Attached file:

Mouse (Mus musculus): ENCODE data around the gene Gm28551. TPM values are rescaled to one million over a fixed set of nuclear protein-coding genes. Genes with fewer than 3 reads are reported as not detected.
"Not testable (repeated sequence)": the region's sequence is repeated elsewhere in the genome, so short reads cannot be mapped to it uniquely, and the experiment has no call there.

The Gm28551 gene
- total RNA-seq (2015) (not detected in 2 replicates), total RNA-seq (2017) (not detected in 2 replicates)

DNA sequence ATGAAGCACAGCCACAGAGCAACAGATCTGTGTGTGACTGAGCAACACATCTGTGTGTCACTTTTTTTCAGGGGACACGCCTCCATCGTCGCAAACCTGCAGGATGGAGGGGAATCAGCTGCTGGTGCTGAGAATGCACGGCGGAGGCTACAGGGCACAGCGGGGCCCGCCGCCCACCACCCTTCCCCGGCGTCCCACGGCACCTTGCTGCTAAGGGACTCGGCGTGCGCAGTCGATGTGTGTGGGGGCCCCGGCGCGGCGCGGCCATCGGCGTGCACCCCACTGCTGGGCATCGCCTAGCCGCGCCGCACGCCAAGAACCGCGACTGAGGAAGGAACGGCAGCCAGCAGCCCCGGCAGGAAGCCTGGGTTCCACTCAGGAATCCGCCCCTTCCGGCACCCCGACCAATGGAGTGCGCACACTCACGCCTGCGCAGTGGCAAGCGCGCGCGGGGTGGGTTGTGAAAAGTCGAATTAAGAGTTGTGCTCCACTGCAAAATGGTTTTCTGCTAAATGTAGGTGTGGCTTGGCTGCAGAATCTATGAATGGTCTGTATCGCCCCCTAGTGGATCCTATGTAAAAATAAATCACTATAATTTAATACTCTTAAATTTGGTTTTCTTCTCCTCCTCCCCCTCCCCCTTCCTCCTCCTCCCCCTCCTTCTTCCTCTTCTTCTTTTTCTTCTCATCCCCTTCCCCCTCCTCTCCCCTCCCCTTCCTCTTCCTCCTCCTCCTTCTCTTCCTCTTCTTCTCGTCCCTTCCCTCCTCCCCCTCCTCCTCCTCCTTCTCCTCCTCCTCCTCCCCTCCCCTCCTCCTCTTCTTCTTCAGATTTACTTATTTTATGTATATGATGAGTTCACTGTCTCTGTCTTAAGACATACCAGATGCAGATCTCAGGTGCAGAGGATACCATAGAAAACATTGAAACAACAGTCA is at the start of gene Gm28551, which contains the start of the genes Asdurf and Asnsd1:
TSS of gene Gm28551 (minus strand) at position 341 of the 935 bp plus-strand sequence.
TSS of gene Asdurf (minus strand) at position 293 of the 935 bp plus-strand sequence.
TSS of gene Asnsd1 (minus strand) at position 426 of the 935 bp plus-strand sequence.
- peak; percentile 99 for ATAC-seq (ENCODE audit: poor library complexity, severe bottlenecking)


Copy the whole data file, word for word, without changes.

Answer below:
Mouse (Mus musculus): ENCODE data around the gene Gm28551. TPM values are rescaled to one million over a fixed set of nuclear protein-coding genes. Genes with fewer than 3 reads are reported as not detected.
"Not testable (repeated sequence)": the region's sequence is repeated elsewhere in the genome, so short reads cannot be mapped to it uniquely, and the experiment has no call there.

The Gm28551 gene
- total RNA-seq (2015) (not detected in 2 replicates), total RNA-seq (2017) (not detected in 2 replicates)

DNA sequence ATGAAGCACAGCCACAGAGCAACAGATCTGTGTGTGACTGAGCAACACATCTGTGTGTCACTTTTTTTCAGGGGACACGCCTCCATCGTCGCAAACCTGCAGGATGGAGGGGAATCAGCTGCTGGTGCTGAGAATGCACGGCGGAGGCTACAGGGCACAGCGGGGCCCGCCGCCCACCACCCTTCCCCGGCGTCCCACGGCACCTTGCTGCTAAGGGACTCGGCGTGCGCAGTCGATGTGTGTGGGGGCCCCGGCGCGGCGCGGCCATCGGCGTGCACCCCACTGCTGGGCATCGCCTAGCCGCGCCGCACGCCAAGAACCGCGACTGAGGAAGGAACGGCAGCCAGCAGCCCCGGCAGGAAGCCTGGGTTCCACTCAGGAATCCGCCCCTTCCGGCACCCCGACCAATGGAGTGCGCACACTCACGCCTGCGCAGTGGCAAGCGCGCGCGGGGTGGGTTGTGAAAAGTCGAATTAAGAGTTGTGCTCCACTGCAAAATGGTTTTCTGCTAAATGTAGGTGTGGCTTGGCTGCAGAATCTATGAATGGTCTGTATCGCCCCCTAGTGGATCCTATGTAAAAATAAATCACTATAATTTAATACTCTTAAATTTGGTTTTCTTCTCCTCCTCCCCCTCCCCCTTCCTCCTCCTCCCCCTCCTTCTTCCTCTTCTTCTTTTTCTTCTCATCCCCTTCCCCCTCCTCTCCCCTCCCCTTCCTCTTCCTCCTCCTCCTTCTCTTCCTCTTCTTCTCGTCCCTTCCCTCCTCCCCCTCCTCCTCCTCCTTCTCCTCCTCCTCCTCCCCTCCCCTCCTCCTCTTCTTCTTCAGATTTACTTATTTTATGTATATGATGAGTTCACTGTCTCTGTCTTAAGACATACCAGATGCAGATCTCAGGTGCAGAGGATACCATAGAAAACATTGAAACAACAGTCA is at the start of gene Gm28551, which contains the start of the genes Asdurf and Asnsd1:
TSS of gene Gm28551 (minus strand) at position 341 of the 935 bp plus-strand sequence.
TSS of gene Asdurf (minus strand) at position 293 of the 935 bp plus-strand sequence.
TSS of gene Asnsd1 (minus strand) at position 426 of the 935 bp plus-strand sequence.
- peak; percentile 99 for ATAC-seq (ENCODE audit: poor library complexity, severe bottlenecking)